More on IP[od]TV

From Apple poised to ignite mobile video

Apple’s offering, however, is far from complete, warned Michael McGuire, research director at Gartner. The introduction of a video iPod has only solved the technology side of the problem of how to create a market for digital media.

The amount of video content being offered needs to greatly increase, McGuire pointed out, before portable video becomes a viable business.

What doesn’t get mentioned in the article is that Apple has solved the chicken and egg problem. It’s introduced a technology that makes it worthwhile to create the content, something Akimbo, Dave, and Brightcove haven’t done. The cool thing is that Apple has essentially guaranteed an ongoing platform for portable video. Every new full-sized iPod going forward is video capable. Apple’s going to sell boatloads of the things anyway because Christmas is coming and the MP3 player market isn’t saturated yet. So Apple makes money while waiting for portable video to take off, and makes money even if it doesn’t.

I have no idea what the incremental cost of adding video to an iPod is, but I’m sure it’s a relatively small investment considering the upside potential. Also, Apple’s saving money on this generation by dropping Firewire compatibility for USB, so it’s probably very close to a breakeven proposition with little risk.

One guy who totally gets it and is a pleasure to read about this stuff is Fortune’s Peter Lewis. He loves the new iMac as an answer to Microsoft’s Medi[ocrity] Center and hates the ROKR.

Still, no one summed up the ROKR better than my friend Jon Alper who noted that an iPod nano duct-taped to a standard mobile phone delivers both a superior form factor and user experience. What can one expect from a product named for a homophobic relief pitcher? The ROKR also illustrates the complete idiocy of big media’s DRM and pricing policies. A ROKR user can buy a song from iTunes but can’t use that song as a ringtone. That song from iTunes costs $0.99 while the ringtone costs $2.99.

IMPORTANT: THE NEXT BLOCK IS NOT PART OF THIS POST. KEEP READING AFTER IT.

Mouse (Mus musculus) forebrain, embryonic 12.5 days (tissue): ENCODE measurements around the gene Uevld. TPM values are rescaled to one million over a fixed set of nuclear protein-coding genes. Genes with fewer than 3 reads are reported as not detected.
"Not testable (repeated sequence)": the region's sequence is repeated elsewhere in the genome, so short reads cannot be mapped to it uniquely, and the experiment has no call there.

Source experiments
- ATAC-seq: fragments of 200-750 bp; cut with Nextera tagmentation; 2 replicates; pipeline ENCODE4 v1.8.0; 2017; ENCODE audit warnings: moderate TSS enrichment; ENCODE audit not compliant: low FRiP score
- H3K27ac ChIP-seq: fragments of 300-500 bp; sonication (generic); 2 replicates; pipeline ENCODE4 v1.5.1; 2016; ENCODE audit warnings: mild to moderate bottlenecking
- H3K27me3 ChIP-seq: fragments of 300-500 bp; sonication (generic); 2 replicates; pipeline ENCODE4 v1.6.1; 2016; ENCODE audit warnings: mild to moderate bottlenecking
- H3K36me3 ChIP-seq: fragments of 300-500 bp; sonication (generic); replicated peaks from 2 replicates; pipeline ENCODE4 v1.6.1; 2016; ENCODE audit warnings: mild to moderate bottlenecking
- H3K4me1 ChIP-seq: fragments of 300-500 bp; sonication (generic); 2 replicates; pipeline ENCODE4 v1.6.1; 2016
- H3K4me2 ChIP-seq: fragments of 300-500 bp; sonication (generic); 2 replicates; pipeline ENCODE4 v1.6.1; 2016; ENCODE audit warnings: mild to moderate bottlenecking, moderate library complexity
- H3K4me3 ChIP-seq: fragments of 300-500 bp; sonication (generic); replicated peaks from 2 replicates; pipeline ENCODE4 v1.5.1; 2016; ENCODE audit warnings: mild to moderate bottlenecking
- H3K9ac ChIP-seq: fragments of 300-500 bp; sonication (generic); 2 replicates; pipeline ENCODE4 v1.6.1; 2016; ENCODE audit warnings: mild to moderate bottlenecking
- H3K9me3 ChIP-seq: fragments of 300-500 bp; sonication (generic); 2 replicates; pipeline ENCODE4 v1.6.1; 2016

While I’m on the subject of pricing… iTunes charges $1.99 for music videos, further illustrating the absurdity of the wireless carriers’ pricing models. A music video on Verizon’s V Cast costs $3.99. It looks worse and can’t be played on anything but that little phone, and requires a $15 per month subscription to access. And I can’t move the video to a PC or TV. In fact, if I upgrade my phone I can’t move the video to my new phone.

V Cast will survive. It’s a pretty decent package of mobile data services that just needs a better pricing scheme. But you can start making funeral arrangements for MobiTV. At first glance it has lined up a compelling roster of content providers. The case can be made for a broadcast TV model for news, weather, and sports. That stuff needs to be live. An iPod surely won’t supplant it at any price point. But who needs video on their phones for the weather? If I’m on the go, just give me the text. I can see it’s raining. All I want to know is when it will stop. Sports… some highlights might be cool. But at 1 or 2 frames per second (soon to skyrocket to 10 to 12 if you upgrade your phone), on a screen that makes an iPod look like IMAX, who’s going to pay $10 per month? The diehard sports fans will get their phones from the ESPN MVNO. The rest just want to see how their fantasy players are doing. Text will be fine. News? Those big events will draw interest. But thankfully big news events that have people running to their TVs don’t happen too frequently.